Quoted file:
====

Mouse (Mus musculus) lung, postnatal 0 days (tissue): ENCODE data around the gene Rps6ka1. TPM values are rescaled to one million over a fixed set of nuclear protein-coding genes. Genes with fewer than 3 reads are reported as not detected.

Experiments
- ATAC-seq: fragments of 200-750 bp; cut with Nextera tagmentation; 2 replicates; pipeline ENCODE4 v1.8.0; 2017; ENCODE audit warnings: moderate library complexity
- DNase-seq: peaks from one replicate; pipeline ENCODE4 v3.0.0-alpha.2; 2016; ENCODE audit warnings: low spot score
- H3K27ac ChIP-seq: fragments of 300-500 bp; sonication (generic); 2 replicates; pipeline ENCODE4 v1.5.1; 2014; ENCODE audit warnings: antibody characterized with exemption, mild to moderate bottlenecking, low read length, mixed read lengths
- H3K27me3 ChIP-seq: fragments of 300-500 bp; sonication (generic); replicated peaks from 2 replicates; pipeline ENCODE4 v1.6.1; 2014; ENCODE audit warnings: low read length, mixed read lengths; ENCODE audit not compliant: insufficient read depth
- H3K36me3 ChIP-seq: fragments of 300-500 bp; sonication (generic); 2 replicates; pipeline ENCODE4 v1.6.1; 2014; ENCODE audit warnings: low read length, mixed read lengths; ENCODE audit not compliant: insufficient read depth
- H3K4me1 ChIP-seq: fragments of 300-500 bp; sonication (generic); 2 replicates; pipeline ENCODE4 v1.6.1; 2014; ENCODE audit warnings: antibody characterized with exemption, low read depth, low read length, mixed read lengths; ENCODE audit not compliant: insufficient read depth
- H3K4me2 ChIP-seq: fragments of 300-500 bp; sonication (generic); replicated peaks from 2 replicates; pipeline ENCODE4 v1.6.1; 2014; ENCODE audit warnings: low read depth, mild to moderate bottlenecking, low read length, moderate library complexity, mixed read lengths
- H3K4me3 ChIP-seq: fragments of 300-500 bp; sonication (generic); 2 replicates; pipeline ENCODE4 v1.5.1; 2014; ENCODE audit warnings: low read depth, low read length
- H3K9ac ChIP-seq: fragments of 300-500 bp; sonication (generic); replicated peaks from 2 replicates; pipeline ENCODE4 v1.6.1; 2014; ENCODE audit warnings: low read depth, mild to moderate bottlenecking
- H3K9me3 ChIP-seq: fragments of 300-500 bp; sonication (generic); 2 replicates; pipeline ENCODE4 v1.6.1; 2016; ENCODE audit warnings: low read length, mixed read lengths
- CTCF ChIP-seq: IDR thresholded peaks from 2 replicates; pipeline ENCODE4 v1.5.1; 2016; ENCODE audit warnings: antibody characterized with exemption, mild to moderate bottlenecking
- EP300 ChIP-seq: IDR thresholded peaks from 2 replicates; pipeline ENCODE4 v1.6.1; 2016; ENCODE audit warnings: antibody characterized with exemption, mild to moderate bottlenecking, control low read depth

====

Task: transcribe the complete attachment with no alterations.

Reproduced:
Mouse (Mus musculus) lung, postnatal 0 days (tissue): ENCODE data around the gene Rps6ka1. TPM values are rescaled to one million over a fixed set of nuclear protein-coding genes. Genes with fewer than 3 reads are reported as not detected.

Experiments
- ATAC-seq: fragments of 200-750 bp; cut with Nextera tagmentation; 2 replicates; pipeline ENCODE4 v1.8.0; 2017; ENCODE audit warnings: moderate library complexity
- DNase-seq: peaks from one replicate; pipeline ENCODE4 v3.0.0-alpha.2; 2016; ENCODE audit warnings: low spot score
- H3K27ac ChIP-seq: fragments of 300-500 bp; sonication (generic); 2 replicates; pipeline ENCODE4 v1.5.1; 2014; ENCODE audit warnings: antibody characterized with exemption, mild to moderate bottlenecking, low read length, mixed read lengths
- H3K27me3 ChIP-seq: fragments of 300-500 bp; sonication (generic); replicated peaks from 2 replicates; pipeline ENCODE4 v1.6.1; 2014; ENCODE audit warnings: low read length, mixed read lengths; ENCODE audit not compliant: insufficient read depth
- H3K36me3 ChIP-seq: fragments of 300-500 bp; sonication (generic); 2 replicates; pipeline ENCODE4 v1.6.1; 2014; ENCODE audit warnings: low read length, mixed read lengths; ENCODE audit not compliant: insufficient read depth
- H3K4me1 ChIP-seq: fragments of 300-500 bp; sonication (generic); 2 replicates; pipeline ENCODE4 v1.6.1; 2014; ENCODE audit warnings: antibody characterized with exemption, low read depth, low read length, mixed read lengths; ENCODE audit not compliant: insufficient read depth
- H3K4me2 ChIP-seq: fragments of 300-500 bp; sonication (generic); replicated peaks from 2 replicates; pipeline ENCODE4 v1.6.1; 2014; ENCODE audit warnings: low read depth, mild to moderate bottlenecking, low read length, moderate library complexity, mixed read lengths
- H3K4me3 ChIP-seq: fragments of 300-500 bp; sonication (generic); 2 replicates; pipeline ENCODE4 v1.5.1; 2014; ENCODE audit warnings: low read depth, low read length
- H3K9ac ChIP-seq: fragments of 300-500 bp; sonication (generic); replicated peaks from 2 replicates; pipeline ENCODE4 v1.6.1; 2014; ENCODE audit warnings: low read depth, mild to moderate bottlenecking
- H3K9me3 ChIP-seq: fragments of 300-500 bp; sonication (generic); 2 replicates; pipeline ENCODE4 v1.6.1; 2016; ENCODE audit warnings: low read length, mixed read lengths
- CTCF ChIP-seq: IDR thresholded peaks from 2 replicates; pipeline ENCODE4 v1.5.1; 2016; ENCODE audit warnings: antibody characterized with exemption, mild to moderate bottlenecking
- EP300 ChIP-seq: IDR thresholded peaks from 2 replicates; pipeline ENCODE4 v1.6.1; 2016; ENCODE audit warnings: antibody characterized with exemption, mild to moderate bottlenecking, control low read depth